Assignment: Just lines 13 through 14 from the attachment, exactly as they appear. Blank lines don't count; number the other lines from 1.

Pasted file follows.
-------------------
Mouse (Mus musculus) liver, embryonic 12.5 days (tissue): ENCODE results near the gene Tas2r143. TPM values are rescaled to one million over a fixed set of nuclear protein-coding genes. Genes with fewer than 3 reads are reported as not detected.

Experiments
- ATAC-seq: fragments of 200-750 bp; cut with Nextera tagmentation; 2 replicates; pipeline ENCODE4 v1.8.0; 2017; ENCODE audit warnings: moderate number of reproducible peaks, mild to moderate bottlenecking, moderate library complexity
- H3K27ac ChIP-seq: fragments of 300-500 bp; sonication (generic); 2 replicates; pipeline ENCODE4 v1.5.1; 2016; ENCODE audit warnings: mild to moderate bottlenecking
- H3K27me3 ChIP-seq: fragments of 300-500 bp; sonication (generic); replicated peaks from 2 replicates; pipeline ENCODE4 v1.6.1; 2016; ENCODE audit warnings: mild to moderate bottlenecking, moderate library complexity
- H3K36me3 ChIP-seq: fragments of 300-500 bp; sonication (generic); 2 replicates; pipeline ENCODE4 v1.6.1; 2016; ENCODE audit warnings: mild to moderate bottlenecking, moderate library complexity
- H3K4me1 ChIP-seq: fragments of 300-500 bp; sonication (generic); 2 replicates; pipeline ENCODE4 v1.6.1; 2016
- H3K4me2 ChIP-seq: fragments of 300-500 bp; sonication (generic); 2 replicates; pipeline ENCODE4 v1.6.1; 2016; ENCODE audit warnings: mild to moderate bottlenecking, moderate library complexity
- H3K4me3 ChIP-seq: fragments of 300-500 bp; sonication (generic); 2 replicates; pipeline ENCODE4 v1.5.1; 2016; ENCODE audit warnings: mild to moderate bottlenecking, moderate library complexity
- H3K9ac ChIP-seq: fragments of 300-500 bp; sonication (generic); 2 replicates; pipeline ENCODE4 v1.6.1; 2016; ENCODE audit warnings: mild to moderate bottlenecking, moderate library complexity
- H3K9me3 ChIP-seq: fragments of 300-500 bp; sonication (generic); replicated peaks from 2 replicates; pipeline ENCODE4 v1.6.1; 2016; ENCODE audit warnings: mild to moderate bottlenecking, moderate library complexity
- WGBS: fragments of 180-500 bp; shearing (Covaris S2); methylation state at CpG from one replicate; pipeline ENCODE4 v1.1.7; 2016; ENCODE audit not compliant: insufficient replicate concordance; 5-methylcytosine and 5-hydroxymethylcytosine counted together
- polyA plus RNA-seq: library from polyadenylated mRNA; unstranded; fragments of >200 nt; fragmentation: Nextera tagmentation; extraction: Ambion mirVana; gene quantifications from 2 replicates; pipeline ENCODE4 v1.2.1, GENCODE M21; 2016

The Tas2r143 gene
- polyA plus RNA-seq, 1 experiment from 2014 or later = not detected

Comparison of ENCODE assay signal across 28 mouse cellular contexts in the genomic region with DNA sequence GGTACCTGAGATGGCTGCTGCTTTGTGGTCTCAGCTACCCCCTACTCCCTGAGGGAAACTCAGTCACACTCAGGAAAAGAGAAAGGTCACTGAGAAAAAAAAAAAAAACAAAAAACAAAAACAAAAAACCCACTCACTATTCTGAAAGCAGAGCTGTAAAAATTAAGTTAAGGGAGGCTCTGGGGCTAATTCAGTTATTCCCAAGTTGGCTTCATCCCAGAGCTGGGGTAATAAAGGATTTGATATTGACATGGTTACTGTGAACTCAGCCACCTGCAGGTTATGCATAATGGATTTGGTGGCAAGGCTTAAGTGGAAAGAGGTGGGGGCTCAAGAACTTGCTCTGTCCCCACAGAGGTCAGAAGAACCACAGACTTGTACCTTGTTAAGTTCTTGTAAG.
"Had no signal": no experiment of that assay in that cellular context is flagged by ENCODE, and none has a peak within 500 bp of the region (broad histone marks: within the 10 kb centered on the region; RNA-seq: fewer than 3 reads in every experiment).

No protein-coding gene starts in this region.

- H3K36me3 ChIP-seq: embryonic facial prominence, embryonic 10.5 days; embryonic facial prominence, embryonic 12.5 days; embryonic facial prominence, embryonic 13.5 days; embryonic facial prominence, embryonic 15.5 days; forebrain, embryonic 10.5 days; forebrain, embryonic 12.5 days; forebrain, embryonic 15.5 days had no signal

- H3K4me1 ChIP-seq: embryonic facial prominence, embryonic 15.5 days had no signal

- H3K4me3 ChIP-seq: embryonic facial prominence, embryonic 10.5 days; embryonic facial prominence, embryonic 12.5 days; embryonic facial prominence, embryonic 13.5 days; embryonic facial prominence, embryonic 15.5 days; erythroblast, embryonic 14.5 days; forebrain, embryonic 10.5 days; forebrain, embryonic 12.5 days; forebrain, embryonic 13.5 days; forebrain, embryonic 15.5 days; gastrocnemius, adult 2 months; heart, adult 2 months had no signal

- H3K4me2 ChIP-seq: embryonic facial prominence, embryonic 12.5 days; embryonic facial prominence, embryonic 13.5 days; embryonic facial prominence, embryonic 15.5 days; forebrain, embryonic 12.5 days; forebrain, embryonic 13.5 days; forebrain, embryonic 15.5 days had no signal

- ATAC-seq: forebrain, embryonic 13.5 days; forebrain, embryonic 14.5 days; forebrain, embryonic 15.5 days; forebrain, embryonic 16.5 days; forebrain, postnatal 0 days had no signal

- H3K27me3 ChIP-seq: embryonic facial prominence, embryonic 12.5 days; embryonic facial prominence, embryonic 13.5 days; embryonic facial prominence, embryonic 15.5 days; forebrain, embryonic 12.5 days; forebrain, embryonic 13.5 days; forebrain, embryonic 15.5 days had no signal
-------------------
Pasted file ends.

- polyA plus RNA-seq: library from polyadenylated mRNA; unstranded; fragments of >200 nt; fragmentation: Nextera tagmentation; extraction: Ambion mirVana; gene quantifications from 2 replicates; pipeline ENCODE4 v1.2.1, GENCODE M21; 2016

The Tas2r143 gene